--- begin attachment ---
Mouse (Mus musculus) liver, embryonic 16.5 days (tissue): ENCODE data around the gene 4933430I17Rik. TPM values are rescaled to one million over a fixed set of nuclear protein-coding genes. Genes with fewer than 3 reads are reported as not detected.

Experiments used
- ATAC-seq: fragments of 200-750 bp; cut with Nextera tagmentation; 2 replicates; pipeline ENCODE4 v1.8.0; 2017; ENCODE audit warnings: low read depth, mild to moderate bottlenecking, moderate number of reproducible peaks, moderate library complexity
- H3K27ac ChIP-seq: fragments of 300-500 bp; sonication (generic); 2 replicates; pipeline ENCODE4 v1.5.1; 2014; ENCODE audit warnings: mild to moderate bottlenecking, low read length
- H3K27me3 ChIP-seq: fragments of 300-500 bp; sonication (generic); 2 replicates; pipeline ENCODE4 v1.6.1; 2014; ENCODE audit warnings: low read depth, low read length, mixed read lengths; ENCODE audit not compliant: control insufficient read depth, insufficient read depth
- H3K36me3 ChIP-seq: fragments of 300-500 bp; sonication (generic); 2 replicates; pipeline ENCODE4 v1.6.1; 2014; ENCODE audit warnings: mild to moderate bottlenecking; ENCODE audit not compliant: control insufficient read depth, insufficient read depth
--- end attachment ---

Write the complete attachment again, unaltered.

Mouse (Mus musculus) liver, embryonic 16.5 days (tissue): ENCODE data around the gene 4933430I17Rik. TPM values are rescaled to one million over a fixed set of nuclear protein-coding genes. Genes with fewer than 3 reads are reported as not detected.

Experiments used
- ATAC-seq: fragments of 200-750 bp; cut with Nextera tagmentation; 2 replicates; pipeline ENCODE4 v1.8.0; 2017; ENCODE audit warnings: low read depth, mild to moderate bottlenecking, moderate number of reproducible peaks, moderate library complexity
- H3K27ac ChIP-seq: fragments of 300-500 bp; sonication (generic); 2 replicates; pipeline ENCODE4 v1.5.1; 2014; ENCODE audit warnings: mild to moderate bottlenecking, low read length
- H3K27me3 ChIP-seq: fragments of 300-500 bp; sonication (generic); 2 replicates; pipeline ENCODE4 v1.6.1; 2014; ENCODE audit warnings: low read depth, low read length, mixed read lengths; ENCODE audit not compliant: control insufficient read depth, insufficient read depth
- H3K36me3 ChIP-seq: fragments of 300-500 bp; sonication (generic); 2 replicates; pipeline ENCODE4 v1.6.1; 2014; ENCODE audit warnings: mild to moderate bottlenecking; ENCODE audit not compliant: control insufficient read depth, insufficient read depth